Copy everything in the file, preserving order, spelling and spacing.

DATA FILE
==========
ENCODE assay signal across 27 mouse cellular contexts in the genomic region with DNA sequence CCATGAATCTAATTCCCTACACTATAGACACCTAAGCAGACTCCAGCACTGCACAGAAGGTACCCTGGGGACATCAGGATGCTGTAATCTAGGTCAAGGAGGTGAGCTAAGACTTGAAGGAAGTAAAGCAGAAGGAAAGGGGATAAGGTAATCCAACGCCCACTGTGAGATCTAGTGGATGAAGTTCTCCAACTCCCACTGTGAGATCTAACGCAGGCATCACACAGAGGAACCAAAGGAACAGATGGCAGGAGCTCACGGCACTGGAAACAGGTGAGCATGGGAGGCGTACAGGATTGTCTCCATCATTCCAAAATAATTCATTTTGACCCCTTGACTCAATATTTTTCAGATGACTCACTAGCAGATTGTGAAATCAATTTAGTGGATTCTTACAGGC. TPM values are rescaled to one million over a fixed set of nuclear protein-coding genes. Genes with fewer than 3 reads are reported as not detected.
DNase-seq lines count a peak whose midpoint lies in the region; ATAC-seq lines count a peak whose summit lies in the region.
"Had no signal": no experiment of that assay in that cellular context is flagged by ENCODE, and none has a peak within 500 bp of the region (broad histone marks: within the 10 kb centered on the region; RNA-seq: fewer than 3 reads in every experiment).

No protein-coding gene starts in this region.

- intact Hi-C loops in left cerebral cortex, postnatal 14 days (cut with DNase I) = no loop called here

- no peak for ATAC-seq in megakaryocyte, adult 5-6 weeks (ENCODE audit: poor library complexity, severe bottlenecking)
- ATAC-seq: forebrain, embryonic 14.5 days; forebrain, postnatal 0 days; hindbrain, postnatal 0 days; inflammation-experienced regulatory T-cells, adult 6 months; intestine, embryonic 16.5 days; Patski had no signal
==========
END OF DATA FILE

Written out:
ENCODE assay signal across 27 mouse cellular contexts in the genomic region with DNA sequence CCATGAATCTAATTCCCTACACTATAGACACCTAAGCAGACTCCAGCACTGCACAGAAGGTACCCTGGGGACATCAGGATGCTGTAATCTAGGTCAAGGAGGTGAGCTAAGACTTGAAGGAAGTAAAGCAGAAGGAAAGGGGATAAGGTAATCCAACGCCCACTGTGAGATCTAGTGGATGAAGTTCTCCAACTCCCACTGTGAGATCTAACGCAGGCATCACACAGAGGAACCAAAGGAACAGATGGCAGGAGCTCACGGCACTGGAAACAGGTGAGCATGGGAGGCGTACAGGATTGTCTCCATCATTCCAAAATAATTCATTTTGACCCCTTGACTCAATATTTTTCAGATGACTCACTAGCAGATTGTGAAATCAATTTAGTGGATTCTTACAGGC. TPM values are rescaled to one million over a fixed set of nuclear protein-coding genes. Genes with fewer than 3 reads are reported as not detected.
DNase-seq lines count a peak whose midpoint lies in the region; ATAC-seq lines count a peak whose summit lies in the region.
"Had no signal": no experiment of that assay in that cellular context is flagged by ENCODE, and none has a peak within 500 bp of the region (broad histone marks: within the 10 kb centered on the region; RNA-seq: fewer than 3 reads in every experiment).

No protein-coding gene starts in this region.

- intact Hi-C loops in left cerebral cortex, postnatal 14 days (cut with DNase I) = no loop called here

- no peak for ATAC-seq in megakaryocyte, adult 5-6 weeks (ENCODE audit: poor library complexity, severe bottlenecking)
- ATAC-seq: forebrain, embryonic 14.5 days; forebrain, postnatal 0 days; hindbrain, postnatal 0 days; inflammation-experienced regulatory T-cells, adult 6 months; intestine, embryonic 16.5 days; Patski had no signal